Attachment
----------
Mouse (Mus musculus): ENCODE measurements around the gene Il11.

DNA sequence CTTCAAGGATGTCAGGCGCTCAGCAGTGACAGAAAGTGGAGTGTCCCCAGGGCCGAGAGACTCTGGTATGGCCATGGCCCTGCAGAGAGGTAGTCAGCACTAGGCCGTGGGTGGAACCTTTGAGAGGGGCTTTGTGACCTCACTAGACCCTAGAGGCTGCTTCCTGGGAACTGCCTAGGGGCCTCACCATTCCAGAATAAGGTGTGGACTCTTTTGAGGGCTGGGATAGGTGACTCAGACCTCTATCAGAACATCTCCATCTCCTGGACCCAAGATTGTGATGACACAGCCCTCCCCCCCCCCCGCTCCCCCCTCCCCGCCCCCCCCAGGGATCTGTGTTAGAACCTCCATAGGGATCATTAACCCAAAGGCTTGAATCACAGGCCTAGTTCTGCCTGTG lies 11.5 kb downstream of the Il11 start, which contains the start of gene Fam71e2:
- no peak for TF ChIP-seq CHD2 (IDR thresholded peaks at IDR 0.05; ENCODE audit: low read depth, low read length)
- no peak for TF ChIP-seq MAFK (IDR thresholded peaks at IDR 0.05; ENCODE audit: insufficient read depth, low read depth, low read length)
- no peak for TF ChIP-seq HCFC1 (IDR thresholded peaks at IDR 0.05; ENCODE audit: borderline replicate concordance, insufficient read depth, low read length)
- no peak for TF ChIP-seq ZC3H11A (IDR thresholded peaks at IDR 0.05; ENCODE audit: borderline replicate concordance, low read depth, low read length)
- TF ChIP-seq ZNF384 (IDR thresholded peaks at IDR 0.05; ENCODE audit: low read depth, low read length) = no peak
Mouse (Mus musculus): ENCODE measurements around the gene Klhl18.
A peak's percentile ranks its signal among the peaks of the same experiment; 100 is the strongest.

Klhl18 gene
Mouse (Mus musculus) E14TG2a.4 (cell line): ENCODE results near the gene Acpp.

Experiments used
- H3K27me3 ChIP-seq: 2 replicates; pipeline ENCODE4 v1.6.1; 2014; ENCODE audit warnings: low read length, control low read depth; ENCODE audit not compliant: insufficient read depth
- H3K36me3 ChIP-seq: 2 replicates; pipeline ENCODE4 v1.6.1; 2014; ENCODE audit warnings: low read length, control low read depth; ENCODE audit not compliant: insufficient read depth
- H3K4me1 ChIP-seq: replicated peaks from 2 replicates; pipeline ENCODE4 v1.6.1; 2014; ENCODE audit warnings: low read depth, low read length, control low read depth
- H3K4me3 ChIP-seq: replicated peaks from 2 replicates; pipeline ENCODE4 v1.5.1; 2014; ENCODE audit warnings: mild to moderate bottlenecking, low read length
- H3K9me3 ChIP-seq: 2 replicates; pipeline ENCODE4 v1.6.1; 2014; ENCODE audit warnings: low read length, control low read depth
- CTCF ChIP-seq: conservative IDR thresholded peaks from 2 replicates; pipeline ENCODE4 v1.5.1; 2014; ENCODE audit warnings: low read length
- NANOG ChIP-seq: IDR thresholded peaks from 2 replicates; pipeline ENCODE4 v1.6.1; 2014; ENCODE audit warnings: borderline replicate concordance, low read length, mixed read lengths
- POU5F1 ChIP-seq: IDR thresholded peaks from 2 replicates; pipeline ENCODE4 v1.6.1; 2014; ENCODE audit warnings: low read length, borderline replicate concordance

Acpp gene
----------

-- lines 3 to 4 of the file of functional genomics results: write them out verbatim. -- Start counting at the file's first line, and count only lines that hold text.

- no peak for TF ChIP-seq CHD2 (IDR thresholded peaks at IDR 0.05; ENCODE audit: low read depth, low read length)
- no peak for TF ChIP-seq MAFK (IDR thresholded peaks at IDR 0.05; ENCODE audit: insufficient read depth, low read depth, low read length)